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There are a lot of easy ways to cook eggs, but poaching is not one usually considered of them. Dropping a raw egg into a pot of simmering water is risky business, and if you make just one wrong move the whole thing may scramble right before your very eyes.
It took me years to finally nail egg poaching, because there’s so much misinformation out there. I see and try so-called egg poaching hacks all the time, but they just end up making the whole process harder. For example, some say you can do it in the microwave, but this tends to yield rubbery results. Others say you need a fancy tool that’s specially made for the job, but experts say that’s just a waste of money. And you’ve probably heard that you’re supposed to make a whirlpool with the water in the pot before you add the egg, but this will only make things worse.
In reality, a few ingredients, a couple tools, and a handful of basic skills are all you actually need to perfectly poach an egg. According to Nick Korbee, executive chef of Egg Shop in New York City and author of Egg Shop: The Cookbook, the best way to make a poached egg really is the simplest way.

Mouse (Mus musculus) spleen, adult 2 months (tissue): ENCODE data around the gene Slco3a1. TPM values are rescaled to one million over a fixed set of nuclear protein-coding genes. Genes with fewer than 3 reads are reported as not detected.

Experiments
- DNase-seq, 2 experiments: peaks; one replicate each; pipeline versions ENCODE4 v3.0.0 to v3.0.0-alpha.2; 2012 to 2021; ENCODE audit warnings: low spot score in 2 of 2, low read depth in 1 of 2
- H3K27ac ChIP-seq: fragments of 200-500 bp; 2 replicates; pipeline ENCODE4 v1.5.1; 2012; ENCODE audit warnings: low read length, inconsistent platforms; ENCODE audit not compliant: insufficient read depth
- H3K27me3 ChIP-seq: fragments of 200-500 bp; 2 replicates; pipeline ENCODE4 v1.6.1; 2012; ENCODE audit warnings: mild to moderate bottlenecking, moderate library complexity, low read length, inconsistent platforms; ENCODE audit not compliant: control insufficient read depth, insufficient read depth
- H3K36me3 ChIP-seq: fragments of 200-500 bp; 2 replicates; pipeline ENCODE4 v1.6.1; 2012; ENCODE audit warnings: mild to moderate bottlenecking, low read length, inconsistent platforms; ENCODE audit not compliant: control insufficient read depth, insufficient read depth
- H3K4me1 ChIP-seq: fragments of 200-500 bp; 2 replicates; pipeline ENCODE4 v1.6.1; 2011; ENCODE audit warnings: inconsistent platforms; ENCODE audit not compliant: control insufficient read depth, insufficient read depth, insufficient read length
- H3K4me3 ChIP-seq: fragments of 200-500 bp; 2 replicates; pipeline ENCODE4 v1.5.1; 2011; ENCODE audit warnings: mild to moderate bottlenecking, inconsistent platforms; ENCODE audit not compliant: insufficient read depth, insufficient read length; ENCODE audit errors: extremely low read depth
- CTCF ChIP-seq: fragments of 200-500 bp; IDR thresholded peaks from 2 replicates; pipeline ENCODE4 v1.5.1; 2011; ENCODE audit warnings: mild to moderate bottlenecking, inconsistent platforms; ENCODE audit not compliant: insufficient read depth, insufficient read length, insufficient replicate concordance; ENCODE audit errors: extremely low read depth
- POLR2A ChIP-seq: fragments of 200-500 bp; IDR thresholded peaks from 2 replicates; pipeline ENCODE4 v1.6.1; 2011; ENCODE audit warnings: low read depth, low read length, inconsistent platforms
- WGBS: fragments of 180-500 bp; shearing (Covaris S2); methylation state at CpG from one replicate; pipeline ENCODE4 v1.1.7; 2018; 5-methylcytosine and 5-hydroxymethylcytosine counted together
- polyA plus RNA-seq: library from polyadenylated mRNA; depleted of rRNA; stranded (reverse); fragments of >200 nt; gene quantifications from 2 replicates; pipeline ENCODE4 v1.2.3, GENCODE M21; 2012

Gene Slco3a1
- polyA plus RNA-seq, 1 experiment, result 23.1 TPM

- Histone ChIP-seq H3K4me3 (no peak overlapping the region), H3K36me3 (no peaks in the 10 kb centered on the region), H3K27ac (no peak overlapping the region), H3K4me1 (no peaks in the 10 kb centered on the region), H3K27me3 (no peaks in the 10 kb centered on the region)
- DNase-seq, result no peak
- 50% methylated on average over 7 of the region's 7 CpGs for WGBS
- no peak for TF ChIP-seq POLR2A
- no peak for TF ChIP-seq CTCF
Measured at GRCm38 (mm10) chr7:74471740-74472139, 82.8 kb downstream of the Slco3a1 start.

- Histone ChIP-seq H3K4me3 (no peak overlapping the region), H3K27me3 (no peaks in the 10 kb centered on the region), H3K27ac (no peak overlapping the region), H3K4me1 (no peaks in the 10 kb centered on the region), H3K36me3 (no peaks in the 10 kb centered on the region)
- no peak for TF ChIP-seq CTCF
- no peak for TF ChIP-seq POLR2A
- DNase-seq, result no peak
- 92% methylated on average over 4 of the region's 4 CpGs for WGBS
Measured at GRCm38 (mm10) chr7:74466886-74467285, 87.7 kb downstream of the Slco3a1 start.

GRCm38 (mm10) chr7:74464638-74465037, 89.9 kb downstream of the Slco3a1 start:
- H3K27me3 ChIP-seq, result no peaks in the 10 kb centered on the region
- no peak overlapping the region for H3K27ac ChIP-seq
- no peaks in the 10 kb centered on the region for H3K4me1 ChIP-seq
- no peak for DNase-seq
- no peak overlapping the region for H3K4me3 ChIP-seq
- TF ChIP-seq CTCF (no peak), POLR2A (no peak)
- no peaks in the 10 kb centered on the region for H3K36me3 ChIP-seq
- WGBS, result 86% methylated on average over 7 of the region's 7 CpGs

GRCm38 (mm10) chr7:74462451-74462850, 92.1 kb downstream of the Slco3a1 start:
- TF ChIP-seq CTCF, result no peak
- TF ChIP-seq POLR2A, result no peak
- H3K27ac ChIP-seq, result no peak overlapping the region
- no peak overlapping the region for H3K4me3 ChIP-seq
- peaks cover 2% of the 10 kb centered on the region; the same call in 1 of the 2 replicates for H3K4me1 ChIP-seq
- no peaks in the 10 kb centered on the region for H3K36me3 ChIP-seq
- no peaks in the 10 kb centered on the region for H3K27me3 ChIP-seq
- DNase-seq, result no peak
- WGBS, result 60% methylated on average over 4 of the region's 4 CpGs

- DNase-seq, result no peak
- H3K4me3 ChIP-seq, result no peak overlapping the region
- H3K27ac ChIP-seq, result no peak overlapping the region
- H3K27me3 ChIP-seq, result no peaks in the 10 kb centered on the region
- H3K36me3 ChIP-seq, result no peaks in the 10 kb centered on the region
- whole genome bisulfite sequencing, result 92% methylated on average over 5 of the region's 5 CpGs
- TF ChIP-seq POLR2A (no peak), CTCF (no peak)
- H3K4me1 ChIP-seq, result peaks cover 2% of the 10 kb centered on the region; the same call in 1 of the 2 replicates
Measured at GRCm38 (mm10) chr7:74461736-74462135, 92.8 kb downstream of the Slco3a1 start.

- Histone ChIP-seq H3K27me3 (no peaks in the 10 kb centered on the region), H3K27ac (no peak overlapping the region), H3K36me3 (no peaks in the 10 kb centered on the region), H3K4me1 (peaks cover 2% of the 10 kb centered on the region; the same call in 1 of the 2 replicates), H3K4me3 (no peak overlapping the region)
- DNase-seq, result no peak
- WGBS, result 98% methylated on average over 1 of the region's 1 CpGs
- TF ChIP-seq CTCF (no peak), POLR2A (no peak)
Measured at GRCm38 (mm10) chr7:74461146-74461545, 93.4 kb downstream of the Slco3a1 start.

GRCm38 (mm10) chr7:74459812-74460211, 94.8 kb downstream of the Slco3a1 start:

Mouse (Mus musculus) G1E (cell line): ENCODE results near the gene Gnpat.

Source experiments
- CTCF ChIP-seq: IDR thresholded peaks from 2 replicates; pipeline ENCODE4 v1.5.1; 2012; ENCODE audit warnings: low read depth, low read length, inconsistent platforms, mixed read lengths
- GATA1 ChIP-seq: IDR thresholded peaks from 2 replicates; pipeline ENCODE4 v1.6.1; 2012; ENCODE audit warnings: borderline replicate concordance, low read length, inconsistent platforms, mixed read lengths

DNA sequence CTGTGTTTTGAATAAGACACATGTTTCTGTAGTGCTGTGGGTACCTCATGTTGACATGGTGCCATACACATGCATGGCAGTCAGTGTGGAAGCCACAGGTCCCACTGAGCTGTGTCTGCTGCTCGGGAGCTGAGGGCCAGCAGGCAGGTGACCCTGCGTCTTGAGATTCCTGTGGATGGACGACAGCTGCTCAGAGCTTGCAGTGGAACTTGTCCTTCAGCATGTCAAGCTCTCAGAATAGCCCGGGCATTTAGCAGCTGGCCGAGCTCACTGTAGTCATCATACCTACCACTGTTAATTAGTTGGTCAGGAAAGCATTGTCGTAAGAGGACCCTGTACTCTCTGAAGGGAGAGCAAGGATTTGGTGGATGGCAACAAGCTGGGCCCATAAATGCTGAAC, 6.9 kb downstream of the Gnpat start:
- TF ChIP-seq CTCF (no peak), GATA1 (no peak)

I asked Korbee to break down everything you need to know to do it yourself—and tried out his tips just to be sure they work. Spoiler alert: They do. (Not that I doubted him anyway.)
First of all, let’s talk about what “poaching” even means.
Poaching is the act of cooking something in hot liquid. You can do it with just about any food, including fish, chicken, and vegetables, and the liquid you use doesn’t need to be water. Korbee tells SELF that he likes to poach eggs in lemony curry broths and even in borscht (a beet soup from Eastern Europe) but that you can experiment with whatever you like.
If you’re going to poach an egg the traditional way, here are the tools you’ll need.
To poach an egg, Korbee says you’ll need a sauce pot between 4 and 6 inches deep and a slotted spoon. He says you absolutely do not need a poaching pod, egg drop cup, or any other device that’s been specifically designed for poaching eggs. Instead, he says you should try to drop the egg straight from the shell into the pot of water rather than using a tool.
When I was poaching eggs for this story, I used a ladle to gently spoon one into the pot and it turned out fine. I get a bit nervous at the thought of accidentally touching hot water, so I like to keep my distance by using a tool like a ladle or a small bowl when poaching eggs. If you feel like you have enough control to simply drop the egg from it’s shell, then go for it. But if you’d rather not risk a burn, do what I do and your egg will still turn out fine. Either way, you definitely don’t need to spend money on a single-purpose, egg poaching gadget.
Then, follow these steps:
1. Add a bit of acid and salt to a pot of water.